A Short History of the Future of Elections


We live in times gripped by the conviction that periodic ‘free and fair’ elections at the national level are the heart and soul of democracy. The conviction has deep taproots with a remarkable history. In 1945, there were only a dozen representative democracies left on our planet. Since that time, in nearly 90 countries, national elections have come to be seen widely as the best way of forming good governments, sometimes even as a ‘timeless’ and non-negotiable feature of the good political life. Article 21 of The Universal Declaration of Human Rights, adopted in December 1948, famously set the standard. After noting that every person ‘has the right to take part in the government of his [sic] country, directly or through freely chosen representatives’, the article states the core principle of self-government: ‘The will of the people shall be the basis of the authority of government; this will shall be expressed in periodic and genuine elections which shall be by universal and equal suffrage and shall be held by secret vote or by equivalent free voting procedures’.

The way of thinking condensed in these few words has been the global orthodoxy for some time: the crowning moment of democracy is widely presumed to be the ‘free and fair’ general election based on the universal franchise of citizens who live within a common territorial state. A simple glance at the history of representative democracy shows that the orthodoxy is time-space contingent; it is by no means either ‘natural’ or an ‘iron law’ of political life. It is the product of a variety of intersecting local and global forces. Most obviously, the orthodoxy draws strength from voters who demand free and fair elections, take part willingly in national elections and who have much to say about why and for whom they vote, or (when it is not compulsory) passionately refuse to cast their ballots. The orthodoxy is nurtured as well by state-level political classes operating through political parties, legislatures, lobby organisations and incumbent governments. Periodic national elections are their bread and butter: sources of funding, access to government administration backed by popular legitimacy. The orthodoxy has additional props, including roving reporters and butterfly journalists who flit from one general election to the next, along the way spreading through ‘breaking news’ headlines the impression among their multi-media audiences that general elections are the alpha and omega, the high-drama moment of democracy. The orthodoxy is equally reinforced by opinion polling agencies. Their efforts to measure voters’ attitudes and opinions using sophisticated algorithms have become big profitable business. And not to be underestimated are the power/knowledge clusters created and serviced during the past generation by political scientists, research funding agencies, pundits and election monitors: all of them have a material interest in keeping alive the orthodox view that national free and fair elections are the defining principle of modern representative democracy.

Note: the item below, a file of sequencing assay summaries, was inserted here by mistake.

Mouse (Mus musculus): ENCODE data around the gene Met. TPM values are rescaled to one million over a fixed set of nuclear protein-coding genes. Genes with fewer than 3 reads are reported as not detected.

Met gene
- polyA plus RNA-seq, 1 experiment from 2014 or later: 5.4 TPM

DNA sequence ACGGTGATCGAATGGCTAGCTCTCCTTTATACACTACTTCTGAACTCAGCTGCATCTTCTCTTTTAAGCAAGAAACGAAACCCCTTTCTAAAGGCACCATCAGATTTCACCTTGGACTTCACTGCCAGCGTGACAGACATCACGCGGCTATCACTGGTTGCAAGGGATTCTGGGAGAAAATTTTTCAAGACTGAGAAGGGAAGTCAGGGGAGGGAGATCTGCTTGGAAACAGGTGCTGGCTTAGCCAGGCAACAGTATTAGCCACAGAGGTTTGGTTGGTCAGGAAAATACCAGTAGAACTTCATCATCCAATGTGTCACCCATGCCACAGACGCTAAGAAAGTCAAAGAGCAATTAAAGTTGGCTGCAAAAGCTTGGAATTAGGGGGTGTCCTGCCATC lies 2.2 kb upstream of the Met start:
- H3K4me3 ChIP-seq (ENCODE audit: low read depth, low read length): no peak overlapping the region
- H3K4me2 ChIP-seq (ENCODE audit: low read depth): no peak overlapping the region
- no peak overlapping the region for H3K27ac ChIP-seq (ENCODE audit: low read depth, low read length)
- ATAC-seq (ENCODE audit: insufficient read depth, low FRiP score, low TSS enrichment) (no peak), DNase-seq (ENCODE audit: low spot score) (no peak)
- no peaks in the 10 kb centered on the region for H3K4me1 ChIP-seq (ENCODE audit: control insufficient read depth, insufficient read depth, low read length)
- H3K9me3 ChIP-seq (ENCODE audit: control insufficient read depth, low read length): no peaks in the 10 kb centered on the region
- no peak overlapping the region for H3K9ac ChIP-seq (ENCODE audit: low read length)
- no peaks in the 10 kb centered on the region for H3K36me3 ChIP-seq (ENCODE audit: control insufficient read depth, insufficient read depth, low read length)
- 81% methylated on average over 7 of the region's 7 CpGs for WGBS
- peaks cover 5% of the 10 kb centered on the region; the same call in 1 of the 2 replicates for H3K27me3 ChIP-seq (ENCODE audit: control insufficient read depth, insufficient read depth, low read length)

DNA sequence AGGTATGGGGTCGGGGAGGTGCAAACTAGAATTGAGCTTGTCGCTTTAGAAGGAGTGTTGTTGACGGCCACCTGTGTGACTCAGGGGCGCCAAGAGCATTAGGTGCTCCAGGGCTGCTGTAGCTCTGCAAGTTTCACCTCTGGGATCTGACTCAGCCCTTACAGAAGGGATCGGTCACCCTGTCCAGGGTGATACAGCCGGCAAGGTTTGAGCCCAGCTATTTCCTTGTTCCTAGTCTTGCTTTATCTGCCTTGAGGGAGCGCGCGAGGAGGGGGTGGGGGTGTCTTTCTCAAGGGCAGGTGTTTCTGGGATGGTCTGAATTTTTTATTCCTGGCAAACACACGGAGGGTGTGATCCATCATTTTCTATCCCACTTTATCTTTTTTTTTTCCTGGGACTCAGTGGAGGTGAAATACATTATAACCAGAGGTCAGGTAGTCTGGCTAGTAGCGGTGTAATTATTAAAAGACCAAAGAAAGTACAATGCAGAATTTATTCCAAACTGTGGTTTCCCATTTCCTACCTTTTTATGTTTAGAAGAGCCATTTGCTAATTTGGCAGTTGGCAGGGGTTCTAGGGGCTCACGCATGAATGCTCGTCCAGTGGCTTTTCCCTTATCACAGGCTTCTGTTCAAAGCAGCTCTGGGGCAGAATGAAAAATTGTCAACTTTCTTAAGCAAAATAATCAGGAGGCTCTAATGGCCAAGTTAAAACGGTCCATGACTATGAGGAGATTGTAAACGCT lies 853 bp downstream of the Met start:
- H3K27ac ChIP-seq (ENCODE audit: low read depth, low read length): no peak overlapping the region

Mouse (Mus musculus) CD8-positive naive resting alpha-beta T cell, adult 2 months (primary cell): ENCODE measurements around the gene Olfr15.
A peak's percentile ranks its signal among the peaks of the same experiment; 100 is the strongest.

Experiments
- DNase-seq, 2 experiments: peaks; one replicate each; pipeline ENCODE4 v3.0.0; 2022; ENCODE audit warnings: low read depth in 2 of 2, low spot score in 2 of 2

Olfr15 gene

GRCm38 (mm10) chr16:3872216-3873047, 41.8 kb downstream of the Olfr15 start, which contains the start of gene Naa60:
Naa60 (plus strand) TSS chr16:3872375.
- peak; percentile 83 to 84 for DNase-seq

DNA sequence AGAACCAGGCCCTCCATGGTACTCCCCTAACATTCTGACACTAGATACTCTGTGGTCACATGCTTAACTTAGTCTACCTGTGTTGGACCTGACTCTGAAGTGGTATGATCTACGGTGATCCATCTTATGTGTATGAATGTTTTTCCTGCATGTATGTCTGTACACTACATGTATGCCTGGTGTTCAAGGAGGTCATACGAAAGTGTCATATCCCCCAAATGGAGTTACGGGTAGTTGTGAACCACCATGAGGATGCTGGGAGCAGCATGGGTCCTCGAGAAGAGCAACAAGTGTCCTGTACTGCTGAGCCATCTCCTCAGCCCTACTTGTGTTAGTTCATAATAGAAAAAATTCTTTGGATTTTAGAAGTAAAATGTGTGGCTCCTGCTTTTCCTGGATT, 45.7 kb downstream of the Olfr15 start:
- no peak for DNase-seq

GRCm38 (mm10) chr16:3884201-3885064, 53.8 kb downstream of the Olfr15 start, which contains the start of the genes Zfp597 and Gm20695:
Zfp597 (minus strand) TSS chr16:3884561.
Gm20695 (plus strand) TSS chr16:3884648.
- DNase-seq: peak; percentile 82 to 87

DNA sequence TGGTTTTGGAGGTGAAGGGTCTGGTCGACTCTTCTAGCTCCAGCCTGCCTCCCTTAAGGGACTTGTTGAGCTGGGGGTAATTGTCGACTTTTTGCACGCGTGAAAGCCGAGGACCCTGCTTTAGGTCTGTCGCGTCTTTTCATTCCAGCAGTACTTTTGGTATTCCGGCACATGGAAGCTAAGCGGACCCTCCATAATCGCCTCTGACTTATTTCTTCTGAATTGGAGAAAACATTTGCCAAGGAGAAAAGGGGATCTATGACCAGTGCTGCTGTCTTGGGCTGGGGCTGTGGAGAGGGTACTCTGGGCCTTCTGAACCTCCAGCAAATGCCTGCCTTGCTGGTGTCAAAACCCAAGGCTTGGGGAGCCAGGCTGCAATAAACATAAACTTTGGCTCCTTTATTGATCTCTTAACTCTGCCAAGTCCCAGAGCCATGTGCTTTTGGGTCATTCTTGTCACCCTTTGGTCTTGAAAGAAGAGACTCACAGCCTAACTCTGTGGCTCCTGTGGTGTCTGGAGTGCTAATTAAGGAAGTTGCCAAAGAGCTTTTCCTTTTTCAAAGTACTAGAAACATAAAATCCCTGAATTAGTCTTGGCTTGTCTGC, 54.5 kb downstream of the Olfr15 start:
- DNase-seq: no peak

A Short History of the Future of Elections

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Numero 19 ELECTIONS luglio, 2017 - Autore:  Condividi


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